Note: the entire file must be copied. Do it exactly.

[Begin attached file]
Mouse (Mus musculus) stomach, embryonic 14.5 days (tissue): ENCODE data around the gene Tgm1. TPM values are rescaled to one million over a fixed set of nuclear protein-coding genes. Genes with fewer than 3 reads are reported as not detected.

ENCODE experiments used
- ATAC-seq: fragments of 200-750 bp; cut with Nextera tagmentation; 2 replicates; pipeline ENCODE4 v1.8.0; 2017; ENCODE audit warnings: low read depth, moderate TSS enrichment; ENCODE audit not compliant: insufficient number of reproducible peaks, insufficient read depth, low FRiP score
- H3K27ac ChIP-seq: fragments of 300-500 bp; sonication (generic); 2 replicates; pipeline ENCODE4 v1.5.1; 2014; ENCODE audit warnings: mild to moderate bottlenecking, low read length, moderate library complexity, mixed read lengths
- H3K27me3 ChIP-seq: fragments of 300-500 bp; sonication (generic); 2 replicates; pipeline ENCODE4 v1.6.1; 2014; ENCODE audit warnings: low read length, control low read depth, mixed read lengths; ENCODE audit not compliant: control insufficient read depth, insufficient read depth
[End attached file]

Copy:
Mouse (Mus musculus) stomach, embryonic 14.5 days (tissue): ENCODE data around the gene Tgm1. TPM values are rescaled to one million over a fixed set of nuclear protein-coding genes. Genes with fewer than 3 reads are reported as not detected.

ENCODE experiments used
- ATAC-seq: fragments of 200-750 bp; cut with Nextera tagmentation; 2 replicates; pipeline ENCODE4 v1.8.0; 2017; ENCODE audit warnings: low read depth, moderate TSS enrichment; ENCODE audit not compliant: insufficient number of reproducible peaks, insufficient read depth, low FRiP score
- H3K27ac ChIP-seq: fragments of 300-500 bp; sonication (generic); 2 replicates; pipeline ENCODE4 v1.5.1; 2014; ENCODE audit warnings: mild to moderate bottlenecking, low read length, moderate library complexity, mixed read lengths
- H3K27me3 ChIP-seq: fragments of 300-500 bp; sonication (generic); 2 replicates; pipeline ENCODE4 v1.6.1; 2014; ENCODE audit warnings: low read length, control low read depth, mixed read lengths; ENCODE audit not compliant: control insufficient read depth, insufficient read depth